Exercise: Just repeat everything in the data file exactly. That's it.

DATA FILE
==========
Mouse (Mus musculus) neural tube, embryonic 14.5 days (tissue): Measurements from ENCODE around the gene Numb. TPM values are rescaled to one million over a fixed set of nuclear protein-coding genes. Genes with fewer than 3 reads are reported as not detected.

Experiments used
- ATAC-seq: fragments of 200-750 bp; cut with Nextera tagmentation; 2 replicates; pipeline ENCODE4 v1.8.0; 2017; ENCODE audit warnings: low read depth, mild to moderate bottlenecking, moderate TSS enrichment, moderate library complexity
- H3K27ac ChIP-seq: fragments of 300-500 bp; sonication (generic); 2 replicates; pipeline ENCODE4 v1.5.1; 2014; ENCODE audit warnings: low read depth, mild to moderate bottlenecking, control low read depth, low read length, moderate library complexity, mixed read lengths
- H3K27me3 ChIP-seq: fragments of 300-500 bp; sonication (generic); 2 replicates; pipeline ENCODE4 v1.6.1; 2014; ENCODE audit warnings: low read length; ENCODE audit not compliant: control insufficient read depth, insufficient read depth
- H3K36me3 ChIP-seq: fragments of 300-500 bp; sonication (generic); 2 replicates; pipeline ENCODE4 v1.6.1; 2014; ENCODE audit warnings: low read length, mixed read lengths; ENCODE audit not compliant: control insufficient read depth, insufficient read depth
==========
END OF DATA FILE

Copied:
Mouse (Mus musculus) neural tube, embryonic 14.5 days (tissue): Measurements from ENCODE around the gene Numb. TPM values are rescaled to one million over a fixed set of nuclear protein-coding genes. Genes with fewer than 3 reads are reported as not detected.

Experiments used
- ATAC-seq: fragments of 200-750 bp; cut with Nextera tagmentation; 2 replicates; pipeline ENCODE4 v1.8.0; 2017; ENCODE audit warnings: low read depth, mild to moderate bottlenecking, moderate TSS enrichment, moderate library complexity
- H3K27ac ChIP-seq: fragments of 300-500 bp; sonication (generic); 2 replicates; pipeline ENCODE4 v1.5.1; 2014; ENCODE audit warnings: low read depth, mild to moderate bottlenecking, control low read depth, low read length, moderate library complexity, mixed read lengths
- H3K27me3 ChIP-seq: fragments of 300-500 bp; sonication (generic); 2 replicates; pipeline ENCODE4 v1.6.1; 2014; ENCODE audit warnings: low read length; ENCODE audit not compliant: control insufficient read depth, insufficient read depth
- H3K36me3 ChIP-seq: fragments of 300-500 bp; sonication (generic); 2 replicates; pipeline ENCODE4 v1.6.1; 2014; ENCODE audit warnings: low read length, mixed read lengths; ENCODE audit not compliant: control insufficient read depth, insufficient read depth